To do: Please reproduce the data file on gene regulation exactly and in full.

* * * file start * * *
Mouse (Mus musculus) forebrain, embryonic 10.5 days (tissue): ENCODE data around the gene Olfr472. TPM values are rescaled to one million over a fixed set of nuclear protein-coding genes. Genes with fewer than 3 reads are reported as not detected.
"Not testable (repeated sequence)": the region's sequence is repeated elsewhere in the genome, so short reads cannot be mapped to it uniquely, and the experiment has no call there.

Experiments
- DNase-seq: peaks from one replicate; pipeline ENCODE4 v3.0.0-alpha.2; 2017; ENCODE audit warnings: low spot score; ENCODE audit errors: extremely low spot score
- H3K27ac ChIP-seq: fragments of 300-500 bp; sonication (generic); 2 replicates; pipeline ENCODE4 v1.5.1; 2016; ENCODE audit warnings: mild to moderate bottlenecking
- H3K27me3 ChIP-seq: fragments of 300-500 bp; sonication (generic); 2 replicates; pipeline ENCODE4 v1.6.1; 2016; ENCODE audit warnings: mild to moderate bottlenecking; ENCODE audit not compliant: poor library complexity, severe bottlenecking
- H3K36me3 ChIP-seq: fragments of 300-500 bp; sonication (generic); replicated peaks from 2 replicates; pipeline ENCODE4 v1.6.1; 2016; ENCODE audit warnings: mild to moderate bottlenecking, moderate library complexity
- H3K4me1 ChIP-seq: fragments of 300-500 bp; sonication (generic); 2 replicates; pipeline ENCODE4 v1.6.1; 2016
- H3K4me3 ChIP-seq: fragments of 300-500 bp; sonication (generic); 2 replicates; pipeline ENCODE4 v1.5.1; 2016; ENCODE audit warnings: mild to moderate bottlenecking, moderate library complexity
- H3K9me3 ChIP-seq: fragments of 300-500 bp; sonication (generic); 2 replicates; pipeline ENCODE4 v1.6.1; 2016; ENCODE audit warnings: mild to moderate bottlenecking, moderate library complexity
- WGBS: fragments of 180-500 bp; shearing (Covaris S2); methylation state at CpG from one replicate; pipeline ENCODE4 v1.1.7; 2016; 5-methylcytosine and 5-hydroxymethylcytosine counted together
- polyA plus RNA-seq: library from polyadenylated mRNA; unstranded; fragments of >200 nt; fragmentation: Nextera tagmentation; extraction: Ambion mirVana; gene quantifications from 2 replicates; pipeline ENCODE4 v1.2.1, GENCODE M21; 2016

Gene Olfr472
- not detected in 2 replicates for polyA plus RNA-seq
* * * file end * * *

Mouse (Mus musculus) forebrain, embryonic 10.5 days (tissue): ENCODE data around the gene Olfr472. TPM values are rescaled to one million over a fixed set of nuclear protein-coding genes. Genes with fewer than 3 reads are reported as not detected.
"Not testable (repeated sequence)": the region's sequence is repeated elsewhere in the genome, so short reads cannot be mapped to it uniquely, and the experiment has no call there.

Experiments
- DNase-seq: peaks from one replicate; pipeline ENCODE4 v3.0.0-alpha.2; 2017; ENCODE audit warnings: low spot score; ENCODE audit errors: extremely low spot score
- H3K27ac ChIP-seq: fragments of 300-500 bp; sonication (generic); 2 replicates; pipeline ENCODE4 v1.5.1; 2016; ENCODE audit warnings: mild to moderate bottlenecking
- H3K27me3 ChIP-seq: fragments of 300-500 bp; sonication (generic); 2 replicates; pipeline ENCODE4 v1.6.1; 2016; ENCODE audit warnings: mild to moderate bottlenecking; ENCODE audit not compliant: poor library complexity, severe bottlenecking
- H3K36me3 ChIP-seq: fragments of 300-500 bp; sonication (generic); replicated peaks from 2 replicates; pipeline ENCODE4 v1.6.1; 2016; ENCODE audit warnings: mild to moderate bottlenecking, moderate library complexity
- H3K4me1 ChIP-seq: fragments of 300-500 bp; sonication (generic); 2 replicates; pipeline ENCODE4 v1.6.1; 2016
- H3K4me3 ChIP-seq: fragments of 300-500 bp; sonication (generic); 2 replicates; pipeline ENCODE4 v1.5.1; 2016; ENCODE audit warnings: mild to moderate bottlenecking, moderate library complexity
- H3K9me3 ChIP-seq: fragments of 300-500 bp; sonication (generic); 2 replicates; pipeline ENCODE4 v1.6.1; 2016; ENCODE audit warnings: mild to moderate bottlenecking, moderate library complexity
- WGBS: fragments of 180-500 bp; shearing (Covaris S2); methylation state at CpG from one replicate; pipeline ENCODE4 v1.1.7; 2016; 5-methylcytosine and 5-hydroxymethylcytosine counted together
- polyA plus RNA-seq: library from polyadenylated mRNA; unstranded; fragments of >200 nt; fragmentation: Nextera tagmentation; extraction: Ambion mirVana; gene quantifications from 2 replicates; pipeline ENCODE4 v1.2.1, GENCODE M21; 2016

Gene Olfr472
- not detected in 2 replicates for polyA plus RNA-seq